Monkey Business: The Lives and Legends of the Marx Brothers by Simon Louvish (out of print). A solid biography of Groucho, Harpo, Chico, Zeppo, and Gummo. Not to mention their frequent supporting player Margaret Dumont, whose mysterious background Louvish sorts out.
Elsa Lanchester Herself by Elsa Lanchester (out of print). Doing research in books peripherally relevant to your subject is like snacking from a host’s refrigerator: When you’ve found the ham that was your primary objective, you might as well see what else there is to nibble on. After gleaning from Elsa two anecdotes about Duck Soup’s underappreciated director, Leo McCarey, I was hungry to learn how the actress came up with the Bride of Frankenstein’s hiss and what it was like to be married to Charles Laughton.
Harpo Speaks! by Harpo Marx and Rowland Barber (Limelight, $20). Harpo was a madcap on and off the screen, but he was also the sweetest and sanest of the brothers. This memoir, which takes Harpo from street-urchin–hood to stardom and a happy family life, is hard to resist.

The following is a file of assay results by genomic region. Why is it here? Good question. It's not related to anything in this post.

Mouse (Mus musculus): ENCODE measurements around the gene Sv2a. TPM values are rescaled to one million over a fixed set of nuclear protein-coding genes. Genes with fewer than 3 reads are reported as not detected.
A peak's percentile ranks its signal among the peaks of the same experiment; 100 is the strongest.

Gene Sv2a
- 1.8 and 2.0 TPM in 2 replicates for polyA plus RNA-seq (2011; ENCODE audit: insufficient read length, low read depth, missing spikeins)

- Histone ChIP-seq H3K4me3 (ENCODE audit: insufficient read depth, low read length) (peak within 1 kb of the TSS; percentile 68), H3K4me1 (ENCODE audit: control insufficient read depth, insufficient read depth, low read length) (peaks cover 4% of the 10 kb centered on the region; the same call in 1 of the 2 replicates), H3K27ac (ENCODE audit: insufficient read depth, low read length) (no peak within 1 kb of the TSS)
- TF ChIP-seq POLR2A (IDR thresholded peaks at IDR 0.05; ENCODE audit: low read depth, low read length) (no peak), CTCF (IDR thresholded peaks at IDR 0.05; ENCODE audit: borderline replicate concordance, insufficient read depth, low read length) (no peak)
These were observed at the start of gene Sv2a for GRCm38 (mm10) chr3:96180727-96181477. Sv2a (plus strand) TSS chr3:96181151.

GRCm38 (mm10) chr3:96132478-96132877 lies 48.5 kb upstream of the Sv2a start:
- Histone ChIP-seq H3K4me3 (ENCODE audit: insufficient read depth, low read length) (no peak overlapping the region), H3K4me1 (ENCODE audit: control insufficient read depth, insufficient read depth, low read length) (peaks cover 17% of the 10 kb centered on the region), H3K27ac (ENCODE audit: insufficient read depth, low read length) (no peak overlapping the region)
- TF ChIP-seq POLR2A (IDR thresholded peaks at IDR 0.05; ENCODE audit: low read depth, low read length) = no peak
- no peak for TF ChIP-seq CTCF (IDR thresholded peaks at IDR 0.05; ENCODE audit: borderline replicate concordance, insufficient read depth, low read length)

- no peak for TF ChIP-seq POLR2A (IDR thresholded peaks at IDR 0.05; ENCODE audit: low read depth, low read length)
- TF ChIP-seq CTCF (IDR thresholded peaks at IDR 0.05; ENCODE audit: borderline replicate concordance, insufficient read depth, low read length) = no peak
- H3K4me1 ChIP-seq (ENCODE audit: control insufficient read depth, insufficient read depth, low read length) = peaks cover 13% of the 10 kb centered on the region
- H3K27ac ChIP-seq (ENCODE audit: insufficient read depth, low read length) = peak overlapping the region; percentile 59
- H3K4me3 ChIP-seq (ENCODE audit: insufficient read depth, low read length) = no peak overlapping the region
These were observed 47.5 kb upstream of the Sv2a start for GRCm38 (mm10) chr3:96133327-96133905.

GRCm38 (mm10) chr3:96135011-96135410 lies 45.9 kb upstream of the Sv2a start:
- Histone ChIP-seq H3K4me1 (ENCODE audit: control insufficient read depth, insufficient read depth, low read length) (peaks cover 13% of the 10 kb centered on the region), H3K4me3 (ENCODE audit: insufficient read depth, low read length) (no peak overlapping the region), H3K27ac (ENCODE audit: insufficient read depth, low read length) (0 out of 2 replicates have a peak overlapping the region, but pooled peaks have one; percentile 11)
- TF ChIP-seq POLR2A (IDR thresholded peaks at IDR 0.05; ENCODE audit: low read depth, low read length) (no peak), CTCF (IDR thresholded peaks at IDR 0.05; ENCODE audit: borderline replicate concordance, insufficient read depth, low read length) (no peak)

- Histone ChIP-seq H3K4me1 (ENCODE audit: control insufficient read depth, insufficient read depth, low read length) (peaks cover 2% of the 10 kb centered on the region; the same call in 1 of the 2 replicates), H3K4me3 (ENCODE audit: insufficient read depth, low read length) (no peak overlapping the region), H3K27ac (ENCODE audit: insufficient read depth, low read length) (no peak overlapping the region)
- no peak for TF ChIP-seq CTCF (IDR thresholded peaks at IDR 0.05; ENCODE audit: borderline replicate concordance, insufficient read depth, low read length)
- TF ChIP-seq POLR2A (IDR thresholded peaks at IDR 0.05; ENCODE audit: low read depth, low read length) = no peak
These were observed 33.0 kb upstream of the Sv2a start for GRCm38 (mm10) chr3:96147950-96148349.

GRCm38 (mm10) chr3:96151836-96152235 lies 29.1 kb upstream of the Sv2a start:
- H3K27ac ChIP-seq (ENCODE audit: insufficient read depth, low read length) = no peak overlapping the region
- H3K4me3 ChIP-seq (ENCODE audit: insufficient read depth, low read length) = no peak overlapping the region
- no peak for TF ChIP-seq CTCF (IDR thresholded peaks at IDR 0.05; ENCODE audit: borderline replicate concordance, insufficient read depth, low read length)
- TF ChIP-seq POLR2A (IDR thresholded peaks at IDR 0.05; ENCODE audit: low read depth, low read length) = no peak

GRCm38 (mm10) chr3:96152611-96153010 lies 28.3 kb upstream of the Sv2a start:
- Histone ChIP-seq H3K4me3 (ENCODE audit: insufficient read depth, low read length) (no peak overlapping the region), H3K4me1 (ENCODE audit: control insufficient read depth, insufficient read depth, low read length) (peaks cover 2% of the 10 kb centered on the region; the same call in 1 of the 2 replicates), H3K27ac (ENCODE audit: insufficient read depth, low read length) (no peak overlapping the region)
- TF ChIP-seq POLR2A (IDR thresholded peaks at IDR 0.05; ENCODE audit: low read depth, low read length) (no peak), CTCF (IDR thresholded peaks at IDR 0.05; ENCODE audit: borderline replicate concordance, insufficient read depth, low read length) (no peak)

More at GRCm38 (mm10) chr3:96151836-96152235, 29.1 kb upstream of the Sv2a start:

Groucho: The Life and Times of Julius Henry Marx by Stefan Kanfer (Vintage, $17). The definitive bio. Doesn’t make you like Groucho, but it’s good snappy reading.
Mank: The Wit, World, and Life of Herman Mankiewicz by Richard Meryman (out of print). Mankiewicz was fired as producer of Duck Soup, but he’d been involved long enough to justify my scarfing up the rest of his you’ll-laugh-you’ll-cry life story. Mank was a brilliant talker and screenwriter who reveled in disappointing people, particularly himself. “How’s Sara?” someone asked him. “Sara who?” “Your wife, Sara.” “Oh, you mean poor Sara.” But he doted on her.
Hollywood by Garson Kanin (out of print). From the paperback’s cover: “Swapping jokes with Carole Lombard. Barrymore answering the door in his birthday suit. Garbo confessing she had never received a love letter.” And McCarey putting things over on Sam Goldwyn and Harry Cohn, and Groucho being his richly tasteless self in a hospital elevator with one of Duck Soup’s screenwriters, Harry Ruby.